The inspiration of Tessa Jowell

by Jonathan Todd

In an era of robotic politicians, Tessa Jowell is a magnetic presence. The cause of unprecedented scenes of applause in the Lords. The catalyst to improved cancer services. Her humanity shrines like a beacon, reminding us that politics doesn’t have to disappoint.

There’s nothing like a dame, Peter Mandelson – quoting a Rodgers and Hammerstein musical – told the Dulwich and West Norwood (DaWN) summer party after Tessa, our MP, had been made an Order of the British Empire. This might have been the same year that we watched Andy Murray become the first male British Wimbledon champion since 1936. When Murray secured this victory, Tessa punched the air in the house backing on to Dulwich Park that has witnessed many of these annual events.

More immediately after Tessa became a dame, there was a party in the Commons to celebrate this elevation. While the eschewing of political honours exemplified by Keith Hill, Tessa’s sometime neighbouring MP, is impressive, there was also a lot to admire in the big tent assembled for Tessa’s party. From Tony Blair to Ken Livingston, from Kay Burley to the Southwark News, from Seb Coe to Brixton charities, it exemplified Tessa’s capacity to bring diverse people together.

I saw Tessa most closely in a less high-profile context than delivering the Olympics and Sure Start. At GC meetings in a chilly hall in Herne Hill. My decade on the DaWN GC is the only GC that I have known. I wasn’t going to do anything as sober as serve on a GC as a student and I’ve since moved to a CLP (Birmingham Ladywood) that doesn’t have one.

GCs are like wines. The more you experience, the more – if you pay attention – you appreciate. It initially seemed pretty uninviting and tedious. Over time, the personalities, politics and issues revealed themselves. I came to know DaWN through its GC and my understanding of Ladywood is hampered by its lack of a GC.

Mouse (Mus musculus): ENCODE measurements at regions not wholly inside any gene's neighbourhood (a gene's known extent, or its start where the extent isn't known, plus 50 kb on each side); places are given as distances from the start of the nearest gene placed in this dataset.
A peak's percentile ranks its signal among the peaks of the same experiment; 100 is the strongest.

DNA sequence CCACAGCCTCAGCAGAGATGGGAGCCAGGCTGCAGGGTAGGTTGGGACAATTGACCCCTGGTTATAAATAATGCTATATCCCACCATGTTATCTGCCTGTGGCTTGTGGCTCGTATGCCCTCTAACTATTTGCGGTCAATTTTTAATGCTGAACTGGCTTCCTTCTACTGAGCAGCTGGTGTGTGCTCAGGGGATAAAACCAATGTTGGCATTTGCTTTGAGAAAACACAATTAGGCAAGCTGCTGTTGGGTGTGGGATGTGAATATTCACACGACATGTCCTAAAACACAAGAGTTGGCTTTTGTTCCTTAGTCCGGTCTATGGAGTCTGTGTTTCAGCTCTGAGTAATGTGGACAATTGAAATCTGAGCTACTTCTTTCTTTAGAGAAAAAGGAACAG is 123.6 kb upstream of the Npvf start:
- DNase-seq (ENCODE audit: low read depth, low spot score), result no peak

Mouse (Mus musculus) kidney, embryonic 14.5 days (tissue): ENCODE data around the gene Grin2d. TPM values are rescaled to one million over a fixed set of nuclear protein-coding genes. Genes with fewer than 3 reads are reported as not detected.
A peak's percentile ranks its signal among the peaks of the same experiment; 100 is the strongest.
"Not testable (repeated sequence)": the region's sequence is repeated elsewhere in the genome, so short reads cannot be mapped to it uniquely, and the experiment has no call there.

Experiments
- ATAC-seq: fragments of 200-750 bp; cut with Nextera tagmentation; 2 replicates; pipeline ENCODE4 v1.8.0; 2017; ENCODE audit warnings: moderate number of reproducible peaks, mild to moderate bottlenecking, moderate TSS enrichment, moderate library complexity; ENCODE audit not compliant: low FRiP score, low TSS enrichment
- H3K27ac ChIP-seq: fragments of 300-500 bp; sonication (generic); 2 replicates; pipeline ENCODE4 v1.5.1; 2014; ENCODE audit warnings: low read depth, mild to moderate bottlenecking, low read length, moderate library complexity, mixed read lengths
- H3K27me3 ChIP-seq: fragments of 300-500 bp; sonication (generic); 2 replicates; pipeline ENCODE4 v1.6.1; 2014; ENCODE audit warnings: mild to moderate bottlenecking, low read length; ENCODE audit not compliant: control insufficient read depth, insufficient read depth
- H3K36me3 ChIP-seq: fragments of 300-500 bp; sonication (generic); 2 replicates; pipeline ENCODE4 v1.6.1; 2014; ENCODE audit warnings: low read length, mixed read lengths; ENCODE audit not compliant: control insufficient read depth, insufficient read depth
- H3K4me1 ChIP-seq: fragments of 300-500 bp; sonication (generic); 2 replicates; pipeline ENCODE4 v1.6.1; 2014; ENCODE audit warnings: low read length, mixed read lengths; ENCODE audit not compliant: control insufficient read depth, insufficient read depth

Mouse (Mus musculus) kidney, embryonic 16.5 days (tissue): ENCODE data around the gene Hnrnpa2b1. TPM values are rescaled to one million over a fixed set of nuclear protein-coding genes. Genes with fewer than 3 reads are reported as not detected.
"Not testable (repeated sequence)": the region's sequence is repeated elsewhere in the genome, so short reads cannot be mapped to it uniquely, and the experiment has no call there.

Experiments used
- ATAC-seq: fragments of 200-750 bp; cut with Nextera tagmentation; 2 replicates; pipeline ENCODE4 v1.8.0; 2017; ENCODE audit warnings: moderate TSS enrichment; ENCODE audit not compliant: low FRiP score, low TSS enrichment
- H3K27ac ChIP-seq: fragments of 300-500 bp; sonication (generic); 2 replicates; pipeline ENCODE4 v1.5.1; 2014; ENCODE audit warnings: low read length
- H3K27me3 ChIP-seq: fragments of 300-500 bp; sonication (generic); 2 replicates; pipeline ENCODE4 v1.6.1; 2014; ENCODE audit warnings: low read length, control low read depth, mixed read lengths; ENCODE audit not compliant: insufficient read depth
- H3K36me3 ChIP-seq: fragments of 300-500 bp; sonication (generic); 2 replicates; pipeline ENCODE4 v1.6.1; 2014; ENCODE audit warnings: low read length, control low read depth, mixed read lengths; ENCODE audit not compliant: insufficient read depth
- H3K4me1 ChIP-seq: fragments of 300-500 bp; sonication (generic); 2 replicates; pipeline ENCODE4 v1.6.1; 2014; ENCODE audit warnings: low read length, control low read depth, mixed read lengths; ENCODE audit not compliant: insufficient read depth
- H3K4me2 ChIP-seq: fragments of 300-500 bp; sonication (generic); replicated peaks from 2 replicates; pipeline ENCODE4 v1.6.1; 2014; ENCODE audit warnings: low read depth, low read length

Ted Knight, leader of Lambeth, the borough in which DaWN partly sits, during its loony phase, sat at the back of the DaWN GC when I was on it. At that time most of the room tended to be against him but he remained a forceful presence. When Mandelson was a councillor in the Lambeth that Knight led, as he wrote in his autobiography, “the atmosphere (at meetings of Labour councillors) was very intimidating. The hard left was not only hard in its politics, it was even harder on those (like Mandelson) who didn’t toe the line.”

“It is Tessa Jowell.” I sat up on my sofa as I heard these words greeting me on my mobile. She was then Paymaster General but the finances she was focusing on were CLP funds and she charmed me into organising a CLP fundraising dinner. Over coming years, we successfully held a number of such. With the likes of Alastair Campbell (ruthlessly effective in swelling CLP coffers as an auctioneer), Alan Johnson (knows how to tell a joke) and David Miliband (who I saw deliver a tired after dinner speech to another CLP when Foreign Secretary but who delivered a speech with aplomb to DaWN as a backbencher after 2010, taking his seat to rapturous applause with a satisfied look that said, “that’s what you could have had”).